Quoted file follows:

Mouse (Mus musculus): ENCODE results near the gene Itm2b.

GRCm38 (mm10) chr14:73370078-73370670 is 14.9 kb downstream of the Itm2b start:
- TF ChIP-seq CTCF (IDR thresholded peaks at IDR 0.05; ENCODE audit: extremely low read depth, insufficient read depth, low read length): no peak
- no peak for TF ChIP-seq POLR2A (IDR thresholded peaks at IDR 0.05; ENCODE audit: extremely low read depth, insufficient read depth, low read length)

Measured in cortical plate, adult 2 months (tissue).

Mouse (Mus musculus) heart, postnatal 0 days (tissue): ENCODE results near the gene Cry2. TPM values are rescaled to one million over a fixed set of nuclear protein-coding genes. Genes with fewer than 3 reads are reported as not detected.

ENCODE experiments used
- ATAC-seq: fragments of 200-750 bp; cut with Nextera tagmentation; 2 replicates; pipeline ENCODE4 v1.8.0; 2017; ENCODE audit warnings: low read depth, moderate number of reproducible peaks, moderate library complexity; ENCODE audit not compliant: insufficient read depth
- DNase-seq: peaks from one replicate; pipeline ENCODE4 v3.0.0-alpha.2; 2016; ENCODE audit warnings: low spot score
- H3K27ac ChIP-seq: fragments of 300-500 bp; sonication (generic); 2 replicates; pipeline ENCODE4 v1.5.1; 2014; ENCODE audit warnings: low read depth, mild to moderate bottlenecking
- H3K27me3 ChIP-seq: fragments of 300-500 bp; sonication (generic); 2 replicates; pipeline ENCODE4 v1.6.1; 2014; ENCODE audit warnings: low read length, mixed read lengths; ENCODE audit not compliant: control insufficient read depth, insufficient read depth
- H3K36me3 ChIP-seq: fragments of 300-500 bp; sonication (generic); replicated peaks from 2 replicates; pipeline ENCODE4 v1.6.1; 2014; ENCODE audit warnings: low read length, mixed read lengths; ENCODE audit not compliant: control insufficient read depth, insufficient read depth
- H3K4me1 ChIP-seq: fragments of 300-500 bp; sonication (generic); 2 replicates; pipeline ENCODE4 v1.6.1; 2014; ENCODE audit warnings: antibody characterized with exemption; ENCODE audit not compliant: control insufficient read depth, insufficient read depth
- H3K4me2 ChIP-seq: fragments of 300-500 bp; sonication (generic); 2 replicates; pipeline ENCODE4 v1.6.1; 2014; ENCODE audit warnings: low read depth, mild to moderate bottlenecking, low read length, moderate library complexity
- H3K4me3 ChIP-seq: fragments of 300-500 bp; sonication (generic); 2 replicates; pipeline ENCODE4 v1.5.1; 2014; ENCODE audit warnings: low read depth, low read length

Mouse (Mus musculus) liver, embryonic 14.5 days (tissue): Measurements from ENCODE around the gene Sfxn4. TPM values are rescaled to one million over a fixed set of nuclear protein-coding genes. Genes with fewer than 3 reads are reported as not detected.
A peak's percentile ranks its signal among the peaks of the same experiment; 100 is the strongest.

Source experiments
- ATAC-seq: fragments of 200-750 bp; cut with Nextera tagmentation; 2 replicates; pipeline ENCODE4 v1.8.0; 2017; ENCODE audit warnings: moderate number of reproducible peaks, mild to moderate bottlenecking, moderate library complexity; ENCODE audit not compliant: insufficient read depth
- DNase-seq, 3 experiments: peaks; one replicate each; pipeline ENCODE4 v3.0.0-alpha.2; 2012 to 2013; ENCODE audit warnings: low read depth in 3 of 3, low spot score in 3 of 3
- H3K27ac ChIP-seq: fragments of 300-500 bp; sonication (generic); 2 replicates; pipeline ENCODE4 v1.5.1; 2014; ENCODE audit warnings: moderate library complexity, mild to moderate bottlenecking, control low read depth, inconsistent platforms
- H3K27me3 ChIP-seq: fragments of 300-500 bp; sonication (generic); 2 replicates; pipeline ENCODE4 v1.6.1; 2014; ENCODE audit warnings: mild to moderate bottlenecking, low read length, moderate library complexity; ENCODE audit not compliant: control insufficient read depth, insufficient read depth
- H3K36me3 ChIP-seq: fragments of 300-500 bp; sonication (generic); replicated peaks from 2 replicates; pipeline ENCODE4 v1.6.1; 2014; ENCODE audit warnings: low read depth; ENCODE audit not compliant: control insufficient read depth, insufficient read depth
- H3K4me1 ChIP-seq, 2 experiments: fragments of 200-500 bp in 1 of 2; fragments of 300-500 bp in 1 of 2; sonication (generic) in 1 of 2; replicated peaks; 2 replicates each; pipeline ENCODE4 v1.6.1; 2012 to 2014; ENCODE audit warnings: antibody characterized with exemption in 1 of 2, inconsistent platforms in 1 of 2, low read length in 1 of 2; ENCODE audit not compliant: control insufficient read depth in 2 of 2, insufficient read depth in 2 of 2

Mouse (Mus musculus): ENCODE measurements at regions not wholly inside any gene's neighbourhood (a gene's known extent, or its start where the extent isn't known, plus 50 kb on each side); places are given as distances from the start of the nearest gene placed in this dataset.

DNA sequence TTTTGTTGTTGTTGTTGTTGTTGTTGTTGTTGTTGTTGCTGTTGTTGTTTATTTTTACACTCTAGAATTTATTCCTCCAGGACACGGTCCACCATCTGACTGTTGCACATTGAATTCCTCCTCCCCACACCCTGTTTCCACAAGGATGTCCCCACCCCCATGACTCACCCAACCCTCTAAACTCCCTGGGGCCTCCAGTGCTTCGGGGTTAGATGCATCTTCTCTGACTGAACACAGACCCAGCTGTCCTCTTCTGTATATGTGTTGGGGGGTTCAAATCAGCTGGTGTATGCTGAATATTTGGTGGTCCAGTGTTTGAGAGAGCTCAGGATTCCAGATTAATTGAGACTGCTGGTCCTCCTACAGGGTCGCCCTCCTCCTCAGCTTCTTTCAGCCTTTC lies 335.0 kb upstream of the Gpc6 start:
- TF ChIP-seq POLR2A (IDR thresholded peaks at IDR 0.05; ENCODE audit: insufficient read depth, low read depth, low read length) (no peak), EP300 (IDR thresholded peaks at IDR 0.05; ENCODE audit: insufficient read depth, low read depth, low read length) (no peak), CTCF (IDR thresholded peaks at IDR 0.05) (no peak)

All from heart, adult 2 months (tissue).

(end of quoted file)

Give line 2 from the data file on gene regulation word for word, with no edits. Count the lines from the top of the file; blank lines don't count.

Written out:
GRCm38 (mm10) chr14:73370078-73370670 is 14.9 kb downstream of the Itm2b start: